When coupled fastener 10 is put under further tension by pulling outwardly on webbing strips 16 and 28, as shown by arrows 44 in FIG. 2D, the tension on webbing 14 tends to pull distal portion b of pad 20 back through ring 24 as indicated by arrow 46. This presses the distal end portion b of pad 20 against the distal portion of ring 24 and tends to bend distal portion b into ring 24 bringing distal portion b into forceful contact with the distal portion of ring 24 as indicated by arrow 48 in FIG. 2D. A number of factors contribute to prevent distal portion b of pad 20 being folded in half and pulled through ring 24. First, the five layers of pad 24 make it so stiff that it is most difficult to bend it double; second, even if pad 20 were bent double, its thickness would be at least twice d and be unable to fit through ring 24; third, the leverage on distal portion b is small in comparison to the tension applied to strap 14, being at best the ratio of the diameter of proximal portion of ring 24 to the depth c of ring 24. As already mentioned, the stiffness of distal portion b of pad 20 can be greatly increased by one or more additional seam at line 32 (FIG. 1), if desired. We have found that fasteners of this type can be easily made to be as strong as the webbing itself. This is in sharp contrast to the conventional plastic snap fasteners used to adjust the effective length of webbing straps.

The second example will now be described with respect to FIG. 3 and FIGS. 4A to 4D. FIG. 3 is a perspective view of an anchor fastener 100 that forms the second example and FIGS. 4A to 4D show stages in the coupling and uncoupling of fastener 100.

As before, fastener 100 comprises a hook-like element 102 comprising a hook-like pad 104 formed near the distal end 105 of a first webbing strap 106 and an aperture element 108 having a square ring 110 secured to a second webbing strap 112. While, as before, pad 104 is integral with strap 106 being formed by folding the distal end of the strap 106, the strap is folded in a zig-zag pattern to form pad 104 rather than being coiled. This allows a different form of pad to be made.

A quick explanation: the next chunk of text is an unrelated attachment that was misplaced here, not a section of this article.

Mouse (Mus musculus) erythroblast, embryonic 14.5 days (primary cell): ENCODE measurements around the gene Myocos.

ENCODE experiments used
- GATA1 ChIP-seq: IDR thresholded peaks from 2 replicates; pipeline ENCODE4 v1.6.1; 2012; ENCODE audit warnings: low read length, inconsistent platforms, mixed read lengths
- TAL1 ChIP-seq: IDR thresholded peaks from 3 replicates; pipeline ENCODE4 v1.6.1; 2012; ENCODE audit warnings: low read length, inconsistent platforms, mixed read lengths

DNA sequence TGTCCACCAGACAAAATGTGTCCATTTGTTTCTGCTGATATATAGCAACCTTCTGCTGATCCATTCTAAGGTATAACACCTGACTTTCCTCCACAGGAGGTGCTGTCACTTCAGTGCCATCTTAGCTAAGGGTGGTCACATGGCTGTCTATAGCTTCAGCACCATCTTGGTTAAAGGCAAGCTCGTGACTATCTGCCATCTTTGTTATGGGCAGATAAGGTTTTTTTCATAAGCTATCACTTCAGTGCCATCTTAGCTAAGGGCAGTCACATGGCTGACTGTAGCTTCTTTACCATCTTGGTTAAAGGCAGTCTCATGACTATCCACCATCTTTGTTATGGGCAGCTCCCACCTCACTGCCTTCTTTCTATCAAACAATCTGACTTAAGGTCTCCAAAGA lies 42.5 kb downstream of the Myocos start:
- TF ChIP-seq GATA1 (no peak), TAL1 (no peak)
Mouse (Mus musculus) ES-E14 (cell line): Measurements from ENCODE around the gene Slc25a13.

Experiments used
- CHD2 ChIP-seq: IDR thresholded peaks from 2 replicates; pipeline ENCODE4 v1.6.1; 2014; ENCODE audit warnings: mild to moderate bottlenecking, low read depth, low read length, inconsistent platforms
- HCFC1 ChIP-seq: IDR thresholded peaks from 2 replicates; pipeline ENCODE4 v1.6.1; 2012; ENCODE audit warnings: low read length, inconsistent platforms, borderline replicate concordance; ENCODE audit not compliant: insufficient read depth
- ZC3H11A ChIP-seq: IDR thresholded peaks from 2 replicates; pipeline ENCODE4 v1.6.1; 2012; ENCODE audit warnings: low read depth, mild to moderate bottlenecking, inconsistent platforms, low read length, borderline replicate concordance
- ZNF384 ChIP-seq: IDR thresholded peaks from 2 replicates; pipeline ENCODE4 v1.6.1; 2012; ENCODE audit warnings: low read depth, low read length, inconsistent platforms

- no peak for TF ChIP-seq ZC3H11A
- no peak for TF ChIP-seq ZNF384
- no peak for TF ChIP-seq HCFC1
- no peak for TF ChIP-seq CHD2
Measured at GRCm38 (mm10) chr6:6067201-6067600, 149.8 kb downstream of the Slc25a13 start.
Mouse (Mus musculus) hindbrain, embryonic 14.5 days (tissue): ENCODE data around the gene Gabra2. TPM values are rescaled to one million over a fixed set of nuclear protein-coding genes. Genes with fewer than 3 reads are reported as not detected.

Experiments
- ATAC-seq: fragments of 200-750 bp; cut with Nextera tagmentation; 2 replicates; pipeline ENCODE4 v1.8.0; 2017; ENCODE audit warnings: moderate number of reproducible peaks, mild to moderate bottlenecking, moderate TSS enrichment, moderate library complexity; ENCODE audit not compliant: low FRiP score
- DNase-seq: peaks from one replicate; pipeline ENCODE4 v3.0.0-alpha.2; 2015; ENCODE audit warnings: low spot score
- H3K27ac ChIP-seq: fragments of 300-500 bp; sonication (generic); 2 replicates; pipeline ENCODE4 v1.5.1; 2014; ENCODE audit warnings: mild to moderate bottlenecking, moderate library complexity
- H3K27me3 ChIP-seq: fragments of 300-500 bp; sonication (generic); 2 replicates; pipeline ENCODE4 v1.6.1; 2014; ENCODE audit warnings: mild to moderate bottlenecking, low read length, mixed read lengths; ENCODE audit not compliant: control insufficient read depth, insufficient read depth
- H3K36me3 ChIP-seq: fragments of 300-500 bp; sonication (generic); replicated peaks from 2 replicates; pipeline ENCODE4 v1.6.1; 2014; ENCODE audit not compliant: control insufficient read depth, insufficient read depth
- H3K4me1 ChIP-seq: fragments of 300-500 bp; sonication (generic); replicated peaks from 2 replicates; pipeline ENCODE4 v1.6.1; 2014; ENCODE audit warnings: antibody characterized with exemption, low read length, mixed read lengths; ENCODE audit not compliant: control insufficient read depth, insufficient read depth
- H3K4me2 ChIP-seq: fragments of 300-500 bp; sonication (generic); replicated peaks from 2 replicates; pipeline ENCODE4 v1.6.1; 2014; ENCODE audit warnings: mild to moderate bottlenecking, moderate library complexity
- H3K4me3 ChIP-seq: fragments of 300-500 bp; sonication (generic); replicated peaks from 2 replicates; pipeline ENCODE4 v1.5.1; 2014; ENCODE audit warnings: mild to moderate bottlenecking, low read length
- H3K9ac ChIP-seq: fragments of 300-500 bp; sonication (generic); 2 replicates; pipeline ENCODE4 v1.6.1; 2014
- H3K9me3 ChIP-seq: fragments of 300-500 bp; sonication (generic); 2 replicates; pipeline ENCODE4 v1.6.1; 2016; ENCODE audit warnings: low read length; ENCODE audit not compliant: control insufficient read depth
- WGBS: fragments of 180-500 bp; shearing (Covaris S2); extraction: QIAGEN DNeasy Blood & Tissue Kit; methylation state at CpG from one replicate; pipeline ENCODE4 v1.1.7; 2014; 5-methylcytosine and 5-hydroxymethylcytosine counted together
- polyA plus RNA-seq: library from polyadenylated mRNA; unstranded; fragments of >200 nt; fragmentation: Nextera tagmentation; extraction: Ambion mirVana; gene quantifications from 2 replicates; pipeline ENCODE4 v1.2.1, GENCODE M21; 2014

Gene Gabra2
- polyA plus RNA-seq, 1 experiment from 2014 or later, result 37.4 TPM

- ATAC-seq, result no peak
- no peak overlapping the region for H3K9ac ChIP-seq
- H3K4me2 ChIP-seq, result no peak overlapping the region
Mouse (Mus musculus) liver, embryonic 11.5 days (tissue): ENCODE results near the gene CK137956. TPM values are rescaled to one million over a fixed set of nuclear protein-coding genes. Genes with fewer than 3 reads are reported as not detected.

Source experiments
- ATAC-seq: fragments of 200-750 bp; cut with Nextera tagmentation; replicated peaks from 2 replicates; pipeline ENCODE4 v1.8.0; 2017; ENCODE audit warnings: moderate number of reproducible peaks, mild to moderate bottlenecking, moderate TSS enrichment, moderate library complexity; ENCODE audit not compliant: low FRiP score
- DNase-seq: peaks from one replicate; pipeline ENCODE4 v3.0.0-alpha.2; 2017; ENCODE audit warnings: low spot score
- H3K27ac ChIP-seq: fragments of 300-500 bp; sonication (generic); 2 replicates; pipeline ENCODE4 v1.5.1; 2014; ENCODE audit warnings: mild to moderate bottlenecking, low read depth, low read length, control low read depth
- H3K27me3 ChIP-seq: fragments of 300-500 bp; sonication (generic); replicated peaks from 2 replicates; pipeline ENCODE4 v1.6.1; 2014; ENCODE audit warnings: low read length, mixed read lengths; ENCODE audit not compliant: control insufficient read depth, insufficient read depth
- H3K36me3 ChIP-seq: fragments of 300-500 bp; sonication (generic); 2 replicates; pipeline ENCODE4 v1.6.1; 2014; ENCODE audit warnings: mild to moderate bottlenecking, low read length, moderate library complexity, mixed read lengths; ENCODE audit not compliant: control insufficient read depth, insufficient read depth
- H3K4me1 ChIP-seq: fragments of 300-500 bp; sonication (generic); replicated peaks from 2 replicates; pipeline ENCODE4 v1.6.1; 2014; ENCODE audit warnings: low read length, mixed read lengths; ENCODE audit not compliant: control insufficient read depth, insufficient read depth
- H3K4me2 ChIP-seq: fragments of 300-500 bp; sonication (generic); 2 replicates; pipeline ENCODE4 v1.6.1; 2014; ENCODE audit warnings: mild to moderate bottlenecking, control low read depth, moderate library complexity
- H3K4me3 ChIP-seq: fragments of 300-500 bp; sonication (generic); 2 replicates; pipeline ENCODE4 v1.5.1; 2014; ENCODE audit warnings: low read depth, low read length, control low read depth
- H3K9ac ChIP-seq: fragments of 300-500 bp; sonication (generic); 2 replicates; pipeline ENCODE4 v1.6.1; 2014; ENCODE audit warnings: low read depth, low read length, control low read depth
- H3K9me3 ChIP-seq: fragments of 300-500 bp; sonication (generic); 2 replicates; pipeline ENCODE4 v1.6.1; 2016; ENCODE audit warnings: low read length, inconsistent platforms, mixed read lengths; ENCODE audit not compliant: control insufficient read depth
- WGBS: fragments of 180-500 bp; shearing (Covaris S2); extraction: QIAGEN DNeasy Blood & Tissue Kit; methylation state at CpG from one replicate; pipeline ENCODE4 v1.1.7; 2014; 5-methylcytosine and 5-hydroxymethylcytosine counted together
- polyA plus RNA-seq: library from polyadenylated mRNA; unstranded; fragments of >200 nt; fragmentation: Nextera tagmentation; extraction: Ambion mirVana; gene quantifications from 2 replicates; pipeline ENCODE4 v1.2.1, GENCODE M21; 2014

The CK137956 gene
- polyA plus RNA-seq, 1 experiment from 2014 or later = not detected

More particularly, as best seen in FIG. 3, pad 104 comprises six layers of webbing material folded in zig-zag pattern on one side of strap 106 and secured together by three spaced stitched seams 114, 115 and 116 that run transversely of webbing strap 106. This forms a stiff and compact pad. However, the folds of webbing strap 106 are not of the same length, the first fold 118 being shorter than the second 120 (that is, fold 118 does not extend so far in the proximal direction as fold 120). Furthermore, the distal extremity 105 of strap 106 is extended in the proximal direction to form a flap 122 that extends proximally of pad 104 and second fold 120 by a substantial distance. The proximal end of flap 122 is folded over and sewn to form a flattened loop or hem 124 to aid gripping by the fingers of a user. An upstanding fold 126 is formed in flap 122 intermediate of hem 124 and second fold 120 so as to project outward or away from strap 106. Finally, flap 122 is secured to second fold 120 by a stitched seam 128.

As previously noted, FIGS. 4A to 4D illustrate successive stages in the coupling and decoupling of the two elements of fastener 100 and it will be seen that, once again, the width of ring 110 has been exaggerated for the sake of clarity. The first stage, shown in FIG. 4A, is similar to that shown in FIG. 2A of the first example. Ring 110 is arranged at right angles to second web 112 so that the entry of the distal end of pad 104 is facilitated. The movement of pad 104 through ring 110 is continued until ring 110 passes over intermediate loop 126 of flap 122, as shown in FIG. 4B. Tension may then be applied to the fastener 100 by pulling on first and second straps 106 and 112 in opposite directions. This draws ring 110 distally, folding flap 122 around its proximal portion until the movement of ring 110 is stopped by first fold 118 of pad 104, and/or by proximal pad seam 114. This position is shown in FIG. 4C. To uncouple fastener 100, the tension on its parts is relaxed and flap 122 is gripped by its hem 124 in one hand while second webbing strap 112 is held with the other hand. Tension on hem 124 and flap 122 pulls ring 110 out of pad 104 and guides it over outer fold 120 so that it slips easily off pad 122. FIG. 4D illustrates the first stage of this uncoupling process.